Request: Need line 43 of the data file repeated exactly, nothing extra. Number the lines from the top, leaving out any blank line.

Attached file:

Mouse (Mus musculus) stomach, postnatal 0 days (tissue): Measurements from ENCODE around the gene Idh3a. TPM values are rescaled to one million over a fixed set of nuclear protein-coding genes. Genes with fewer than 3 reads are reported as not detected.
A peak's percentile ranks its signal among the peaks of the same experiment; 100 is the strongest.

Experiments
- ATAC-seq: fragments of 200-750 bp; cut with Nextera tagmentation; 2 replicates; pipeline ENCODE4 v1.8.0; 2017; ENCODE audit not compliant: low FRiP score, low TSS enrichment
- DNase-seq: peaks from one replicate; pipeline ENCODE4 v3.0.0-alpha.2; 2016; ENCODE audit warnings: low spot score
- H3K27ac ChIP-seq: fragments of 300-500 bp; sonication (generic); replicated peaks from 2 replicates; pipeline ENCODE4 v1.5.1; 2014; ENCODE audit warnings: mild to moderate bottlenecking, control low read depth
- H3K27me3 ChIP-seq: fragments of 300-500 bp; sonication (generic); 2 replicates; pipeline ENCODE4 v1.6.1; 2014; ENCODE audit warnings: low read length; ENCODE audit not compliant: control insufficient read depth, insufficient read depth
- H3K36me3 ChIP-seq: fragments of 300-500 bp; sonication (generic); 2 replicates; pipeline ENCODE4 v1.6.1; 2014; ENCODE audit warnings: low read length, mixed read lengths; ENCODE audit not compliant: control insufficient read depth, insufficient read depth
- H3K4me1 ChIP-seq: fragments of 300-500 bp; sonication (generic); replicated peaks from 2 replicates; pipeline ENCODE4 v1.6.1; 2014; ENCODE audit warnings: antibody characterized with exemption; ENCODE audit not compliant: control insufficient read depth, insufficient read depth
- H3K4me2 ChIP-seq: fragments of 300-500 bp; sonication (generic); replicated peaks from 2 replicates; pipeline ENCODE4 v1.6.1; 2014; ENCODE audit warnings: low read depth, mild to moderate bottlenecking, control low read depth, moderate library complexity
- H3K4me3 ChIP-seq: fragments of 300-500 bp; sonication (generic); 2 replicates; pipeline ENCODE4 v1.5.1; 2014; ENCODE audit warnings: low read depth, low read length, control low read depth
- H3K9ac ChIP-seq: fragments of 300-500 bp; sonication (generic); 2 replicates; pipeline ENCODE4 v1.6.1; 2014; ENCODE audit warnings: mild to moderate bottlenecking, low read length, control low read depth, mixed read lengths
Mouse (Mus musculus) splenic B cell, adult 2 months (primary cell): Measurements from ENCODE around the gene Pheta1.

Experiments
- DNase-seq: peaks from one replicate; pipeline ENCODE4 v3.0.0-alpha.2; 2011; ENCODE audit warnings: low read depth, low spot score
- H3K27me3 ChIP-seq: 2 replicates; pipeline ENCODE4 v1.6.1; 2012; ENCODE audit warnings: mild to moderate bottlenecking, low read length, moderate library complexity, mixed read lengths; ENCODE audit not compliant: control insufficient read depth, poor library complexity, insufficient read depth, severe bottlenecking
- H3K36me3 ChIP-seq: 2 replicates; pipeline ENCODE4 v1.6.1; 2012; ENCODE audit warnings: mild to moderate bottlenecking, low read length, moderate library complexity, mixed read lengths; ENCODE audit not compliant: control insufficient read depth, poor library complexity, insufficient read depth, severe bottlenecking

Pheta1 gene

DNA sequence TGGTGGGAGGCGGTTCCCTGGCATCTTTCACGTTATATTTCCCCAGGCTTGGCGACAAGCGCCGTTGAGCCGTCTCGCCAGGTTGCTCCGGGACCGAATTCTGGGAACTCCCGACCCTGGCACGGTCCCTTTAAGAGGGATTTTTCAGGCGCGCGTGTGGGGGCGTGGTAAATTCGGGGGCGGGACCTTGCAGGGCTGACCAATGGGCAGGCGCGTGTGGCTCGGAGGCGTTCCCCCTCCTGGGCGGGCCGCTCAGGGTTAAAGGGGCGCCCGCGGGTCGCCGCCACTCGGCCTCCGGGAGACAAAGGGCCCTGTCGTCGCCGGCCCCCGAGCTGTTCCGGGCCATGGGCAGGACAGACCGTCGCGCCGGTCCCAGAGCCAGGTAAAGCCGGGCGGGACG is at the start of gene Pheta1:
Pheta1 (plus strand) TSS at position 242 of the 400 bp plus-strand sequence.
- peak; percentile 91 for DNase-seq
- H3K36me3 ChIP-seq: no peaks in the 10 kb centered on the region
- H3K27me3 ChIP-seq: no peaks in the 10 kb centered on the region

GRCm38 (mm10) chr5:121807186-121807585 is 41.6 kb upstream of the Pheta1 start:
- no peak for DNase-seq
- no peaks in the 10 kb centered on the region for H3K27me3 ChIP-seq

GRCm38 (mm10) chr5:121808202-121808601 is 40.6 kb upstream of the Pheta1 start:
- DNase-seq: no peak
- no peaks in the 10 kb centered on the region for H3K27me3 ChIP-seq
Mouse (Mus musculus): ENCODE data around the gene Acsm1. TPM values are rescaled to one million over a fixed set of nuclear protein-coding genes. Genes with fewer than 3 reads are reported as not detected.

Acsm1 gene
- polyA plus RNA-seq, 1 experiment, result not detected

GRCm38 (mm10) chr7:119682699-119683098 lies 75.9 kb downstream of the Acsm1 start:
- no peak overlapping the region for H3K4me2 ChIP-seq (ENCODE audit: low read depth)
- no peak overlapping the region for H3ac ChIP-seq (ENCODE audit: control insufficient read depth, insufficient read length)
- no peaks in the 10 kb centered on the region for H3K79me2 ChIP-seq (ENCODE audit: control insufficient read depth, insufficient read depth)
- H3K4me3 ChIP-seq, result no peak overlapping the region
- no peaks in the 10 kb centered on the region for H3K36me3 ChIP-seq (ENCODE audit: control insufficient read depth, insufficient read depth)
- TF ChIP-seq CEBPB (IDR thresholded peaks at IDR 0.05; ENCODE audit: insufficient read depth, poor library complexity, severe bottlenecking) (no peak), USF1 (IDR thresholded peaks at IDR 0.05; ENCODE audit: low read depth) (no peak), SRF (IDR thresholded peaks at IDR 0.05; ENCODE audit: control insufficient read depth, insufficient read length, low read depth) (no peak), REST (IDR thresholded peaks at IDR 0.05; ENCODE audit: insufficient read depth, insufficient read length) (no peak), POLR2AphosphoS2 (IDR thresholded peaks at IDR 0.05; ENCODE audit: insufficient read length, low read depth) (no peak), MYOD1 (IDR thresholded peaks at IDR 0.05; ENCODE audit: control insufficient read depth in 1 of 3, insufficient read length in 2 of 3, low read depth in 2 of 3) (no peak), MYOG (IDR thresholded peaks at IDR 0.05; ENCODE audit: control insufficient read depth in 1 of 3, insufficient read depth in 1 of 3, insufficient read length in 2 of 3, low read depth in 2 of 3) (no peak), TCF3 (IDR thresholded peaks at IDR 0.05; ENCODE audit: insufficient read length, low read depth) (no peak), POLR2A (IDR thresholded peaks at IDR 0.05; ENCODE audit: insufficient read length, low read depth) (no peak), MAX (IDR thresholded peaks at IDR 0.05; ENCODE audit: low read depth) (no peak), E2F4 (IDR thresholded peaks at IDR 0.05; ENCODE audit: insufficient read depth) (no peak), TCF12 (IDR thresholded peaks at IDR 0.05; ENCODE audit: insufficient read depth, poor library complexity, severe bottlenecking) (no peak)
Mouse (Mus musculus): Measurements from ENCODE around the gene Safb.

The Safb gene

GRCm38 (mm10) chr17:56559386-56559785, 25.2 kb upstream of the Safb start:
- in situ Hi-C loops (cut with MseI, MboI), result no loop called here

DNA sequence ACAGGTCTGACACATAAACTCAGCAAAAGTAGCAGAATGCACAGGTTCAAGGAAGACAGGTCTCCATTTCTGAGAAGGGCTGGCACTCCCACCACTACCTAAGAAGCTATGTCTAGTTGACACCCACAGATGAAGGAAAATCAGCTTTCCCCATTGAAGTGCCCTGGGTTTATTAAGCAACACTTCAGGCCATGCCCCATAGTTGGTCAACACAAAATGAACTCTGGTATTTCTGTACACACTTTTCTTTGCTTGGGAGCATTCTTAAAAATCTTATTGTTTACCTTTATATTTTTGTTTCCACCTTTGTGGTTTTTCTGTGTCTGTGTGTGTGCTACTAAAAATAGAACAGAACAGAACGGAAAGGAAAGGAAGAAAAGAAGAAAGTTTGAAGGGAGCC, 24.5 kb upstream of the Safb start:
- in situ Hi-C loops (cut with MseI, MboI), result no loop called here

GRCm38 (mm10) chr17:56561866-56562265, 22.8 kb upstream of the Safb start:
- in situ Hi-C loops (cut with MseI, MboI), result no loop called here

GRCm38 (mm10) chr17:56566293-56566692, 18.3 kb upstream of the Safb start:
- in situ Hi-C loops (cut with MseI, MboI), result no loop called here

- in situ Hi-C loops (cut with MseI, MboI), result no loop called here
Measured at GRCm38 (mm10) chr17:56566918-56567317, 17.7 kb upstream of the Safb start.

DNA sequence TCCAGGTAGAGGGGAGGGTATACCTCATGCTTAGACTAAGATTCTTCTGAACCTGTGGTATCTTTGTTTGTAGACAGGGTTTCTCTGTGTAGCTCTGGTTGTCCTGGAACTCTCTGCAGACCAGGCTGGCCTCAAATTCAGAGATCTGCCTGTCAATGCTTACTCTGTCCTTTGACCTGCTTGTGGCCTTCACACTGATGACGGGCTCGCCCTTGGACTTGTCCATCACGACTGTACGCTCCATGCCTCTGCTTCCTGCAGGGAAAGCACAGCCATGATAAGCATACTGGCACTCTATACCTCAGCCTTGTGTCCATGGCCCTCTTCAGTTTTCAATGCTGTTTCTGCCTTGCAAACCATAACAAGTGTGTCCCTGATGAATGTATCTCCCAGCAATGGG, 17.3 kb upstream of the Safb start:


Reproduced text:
- in situ Hi-C loops (cut with MseI, MboI), result no loop called here